Rowan-Salisbury schools ‘flat’ on annual testing report; few show improvement

Published 12:00 am Thursday, September 6, 2018

SALISBURY — The 2017-18 testing season was a rocky one for Rowan-Salisbury Schools. Few district schools managed to improve their performance grades, and several showed negative growth, according to results released Wednesday.

“In a nutshell, if I had to describe it, our scores are flat,” Superintendent Lynn Moody said at a Rowan-Salisbury Board of Education meeting Wednesday morning.

School performance grades are a state ranking system that relies on test scores and, to a lesser extent, improvement or growth among students. According to the N.C. Department of Public Instruction, the final grade is 80 percent test scores and 20 percent growth or improvement.

Growth expectations are determined by the state Education Value-Added Assessment System, which examines the performance of teachers, schools and districts on how students fare in specific courses, grades and subjects.

The majority of district schools stayed the course with a C grade (15) or D grade (9).

“There’s not a lot of variance in that,” said Alesia Burnette, RSS director of accountability.

However, more schools fell to a performance grade of F — the lowest score — than last year. West Rowan and North Rowan middle schools both received an F, a step down from their Ds for the 2016-17 testing season.

North Rowan Elementary has received an F grade for the past five years.

Southeast Middle School was the only other school to drop a letter grade, from C to D.

But the news isn’t all bad — several schools managed to improve their ratings, and Rowan County Early College maintains its position as the only school in the district with an A rating. Other schools that improved their performance grades were China Grove Elementary, Landis Elementary and Salisbury High School.

The school system managed to keep its head above water and avoid being labeled a low-performing district for the third year in a row. To be named a low-performing district, the majority of district schools must be rated low-performing — a performance grade of D or F and a school accountability growth score of met expected growth or did not meet expected growth.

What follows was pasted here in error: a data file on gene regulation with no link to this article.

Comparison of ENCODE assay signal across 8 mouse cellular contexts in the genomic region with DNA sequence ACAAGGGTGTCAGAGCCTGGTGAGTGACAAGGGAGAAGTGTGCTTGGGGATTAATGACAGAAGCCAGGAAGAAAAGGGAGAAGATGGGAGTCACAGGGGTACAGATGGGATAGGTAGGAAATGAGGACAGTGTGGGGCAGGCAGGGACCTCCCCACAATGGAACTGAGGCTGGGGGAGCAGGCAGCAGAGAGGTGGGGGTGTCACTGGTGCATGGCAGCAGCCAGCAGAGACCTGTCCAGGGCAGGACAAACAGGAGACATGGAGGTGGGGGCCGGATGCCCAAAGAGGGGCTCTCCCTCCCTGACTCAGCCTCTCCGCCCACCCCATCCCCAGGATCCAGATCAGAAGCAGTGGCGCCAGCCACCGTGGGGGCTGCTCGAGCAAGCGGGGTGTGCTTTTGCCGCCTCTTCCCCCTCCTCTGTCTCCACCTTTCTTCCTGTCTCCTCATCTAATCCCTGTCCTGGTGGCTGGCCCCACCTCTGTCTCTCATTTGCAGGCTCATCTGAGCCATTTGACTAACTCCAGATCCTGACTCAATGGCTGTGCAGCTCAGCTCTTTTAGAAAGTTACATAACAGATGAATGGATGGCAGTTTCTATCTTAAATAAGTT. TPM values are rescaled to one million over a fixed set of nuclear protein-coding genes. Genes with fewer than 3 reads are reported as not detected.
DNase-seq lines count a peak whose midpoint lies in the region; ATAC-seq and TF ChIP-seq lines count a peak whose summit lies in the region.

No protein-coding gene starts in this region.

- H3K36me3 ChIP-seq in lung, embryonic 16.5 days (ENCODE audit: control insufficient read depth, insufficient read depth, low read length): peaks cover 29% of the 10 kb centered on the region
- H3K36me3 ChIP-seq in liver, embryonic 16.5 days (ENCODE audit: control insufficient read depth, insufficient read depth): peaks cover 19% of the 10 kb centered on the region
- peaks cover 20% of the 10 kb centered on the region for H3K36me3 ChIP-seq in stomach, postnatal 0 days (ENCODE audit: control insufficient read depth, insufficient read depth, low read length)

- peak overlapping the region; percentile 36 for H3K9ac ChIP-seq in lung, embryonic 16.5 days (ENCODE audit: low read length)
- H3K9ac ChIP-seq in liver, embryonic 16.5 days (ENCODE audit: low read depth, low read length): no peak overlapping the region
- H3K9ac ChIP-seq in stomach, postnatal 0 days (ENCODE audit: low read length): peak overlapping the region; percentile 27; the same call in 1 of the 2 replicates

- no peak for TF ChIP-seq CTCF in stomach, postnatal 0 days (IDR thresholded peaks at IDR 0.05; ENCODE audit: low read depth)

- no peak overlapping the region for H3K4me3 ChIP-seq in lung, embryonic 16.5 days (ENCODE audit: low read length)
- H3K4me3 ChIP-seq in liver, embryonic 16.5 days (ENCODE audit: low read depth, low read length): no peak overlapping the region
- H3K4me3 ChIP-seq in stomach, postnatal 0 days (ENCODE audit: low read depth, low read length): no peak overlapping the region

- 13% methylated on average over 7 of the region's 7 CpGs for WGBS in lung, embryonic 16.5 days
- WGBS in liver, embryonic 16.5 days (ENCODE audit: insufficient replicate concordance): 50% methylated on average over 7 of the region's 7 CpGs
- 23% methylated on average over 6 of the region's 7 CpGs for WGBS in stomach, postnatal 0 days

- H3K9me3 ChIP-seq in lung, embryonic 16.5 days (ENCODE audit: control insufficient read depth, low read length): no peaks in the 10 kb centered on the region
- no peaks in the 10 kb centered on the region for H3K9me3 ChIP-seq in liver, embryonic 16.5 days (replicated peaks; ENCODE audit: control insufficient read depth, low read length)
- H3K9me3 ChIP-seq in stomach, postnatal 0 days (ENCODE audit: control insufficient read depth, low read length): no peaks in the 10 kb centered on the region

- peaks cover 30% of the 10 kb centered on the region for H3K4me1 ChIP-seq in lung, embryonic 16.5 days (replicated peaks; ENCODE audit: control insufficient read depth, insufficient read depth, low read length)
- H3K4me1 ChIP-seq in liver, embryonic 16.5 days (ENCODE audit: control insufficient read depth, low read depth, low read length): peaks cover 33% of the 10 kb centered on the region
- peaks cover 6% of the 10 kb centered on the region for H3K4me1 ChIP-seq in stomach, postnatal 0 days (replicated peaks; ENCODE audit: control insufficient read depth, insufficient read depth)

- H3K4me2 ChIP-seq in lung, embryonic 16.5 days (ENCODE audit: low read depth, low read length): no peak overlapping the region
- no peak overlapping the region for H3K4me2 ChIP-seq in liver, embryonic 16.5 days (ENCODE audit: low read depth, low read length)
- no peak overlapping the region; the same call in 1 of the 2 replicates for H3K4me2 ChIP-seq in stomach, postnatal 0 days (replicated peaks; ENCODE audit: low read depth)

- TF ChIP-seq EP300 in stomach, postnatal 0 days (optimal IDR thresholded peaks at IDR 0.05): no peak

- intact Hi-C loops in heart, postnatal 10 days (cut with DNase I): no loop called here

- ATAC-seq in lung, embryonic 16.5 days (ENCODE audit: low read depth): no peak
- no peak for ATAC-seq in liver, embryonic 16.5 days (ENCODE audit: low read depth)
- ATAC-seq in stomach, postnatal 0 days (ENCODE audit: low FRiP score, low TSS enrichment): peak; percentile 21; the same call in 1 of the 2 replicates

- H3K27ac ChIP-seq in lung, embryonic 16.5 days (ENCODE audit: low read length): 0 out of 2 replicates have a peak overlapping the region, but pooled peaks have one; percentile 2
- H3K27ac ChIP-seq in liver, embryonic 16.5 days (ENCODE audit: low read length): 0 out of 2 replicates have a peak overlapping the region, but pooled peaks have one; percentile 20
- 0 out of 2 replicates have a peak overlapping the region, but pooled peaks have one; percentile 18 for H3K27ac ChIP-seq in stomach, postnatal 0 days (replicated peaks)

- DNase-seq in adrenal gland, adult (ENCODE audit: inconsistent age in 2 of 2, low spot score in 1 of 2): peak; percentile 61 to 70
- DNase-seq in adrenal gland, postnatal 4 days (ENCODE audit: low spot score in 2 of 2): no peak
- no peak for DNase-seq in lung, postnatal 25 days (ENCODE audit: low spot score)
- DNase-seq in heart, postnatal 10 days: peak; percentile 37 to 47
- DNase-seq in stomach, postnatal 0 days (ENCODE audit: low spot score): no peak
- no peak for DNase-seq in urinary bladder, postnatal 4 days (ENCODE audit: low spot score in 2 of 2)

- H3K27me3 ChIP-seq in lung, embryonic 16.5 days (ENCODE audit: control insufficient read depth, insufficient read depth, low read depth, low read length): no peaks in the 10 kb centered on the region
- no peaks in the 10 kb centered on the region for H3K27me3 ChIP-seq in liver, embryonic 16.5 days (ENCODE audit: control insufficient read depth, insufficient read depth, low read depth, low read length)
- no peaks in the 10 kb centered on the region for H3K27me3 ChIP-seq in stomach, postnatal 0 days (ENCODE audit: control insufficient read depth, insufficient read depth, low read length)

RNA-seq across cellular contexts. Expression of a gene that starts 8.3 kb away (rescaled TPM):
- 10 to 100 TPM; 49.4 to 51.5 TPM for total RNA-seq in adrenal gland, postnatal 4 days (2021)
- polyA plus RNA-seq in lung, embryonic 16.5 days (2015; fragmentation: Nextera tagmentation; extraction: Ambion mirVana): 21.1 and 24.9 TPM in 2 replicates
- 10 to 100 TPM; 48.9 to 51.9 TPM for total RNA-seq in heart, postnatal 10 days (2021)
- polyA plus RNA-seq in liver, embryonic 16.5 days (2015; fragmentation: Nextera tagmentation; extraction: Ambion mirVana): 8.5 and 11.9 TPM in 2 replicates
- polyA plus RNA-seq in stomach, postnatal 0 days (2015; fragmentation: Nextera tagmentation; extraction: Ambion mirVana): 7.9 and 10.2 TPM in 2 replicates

To avoid a low-performing designation, schools must earn a grade of C or better or exceed growth. Only 14 of the district’s 35 schools were rated low-performing.

To determine whether a school improved its performance grade, it is important to look at its performance score — a numerical representation of the grade. While many schools did not change letter grades, their scores rose or fell. For example, Bostian Elementary maintained its B letter grade for the 2016-17 testing season but managed to change its score from 71 to 76.

While most schools stayed within a point or two of last year’s scores, many saw sharp drops or increases. Shive Elementary School’s score dropped nearly 10 points, from 65 to 56. Granite Quarry Elementary’s score fell from 66 to 58. Koontz Elementary fell from 29 to 25, and China Grove Middle School fell from 60 to 55.

North Rowan Middle, however, had the biggest change — from 47 in 2016-17 to 33 in 2017-18. Southeast Middle dropped from 52 to 45.

Isenberg saw its score rise from 44 to 49, and Salisbury High School improved from 52 to 57. West Rowan High School had the highest growth increase, pushing its score from 60 to 69.

“Some of our schools are up, some of our schools are down, some of our schools are just level,” said Moody. “Flat is the word of the day when it comes to test scores.”

Because of new accountability guidelines under the federal Every Student Succeeds Act, districts also measure whether individual schools met growth measures in math and reading. According to Burnette, most RSS schools met or exceeded growth in math — traditionally a tricky subject for district students.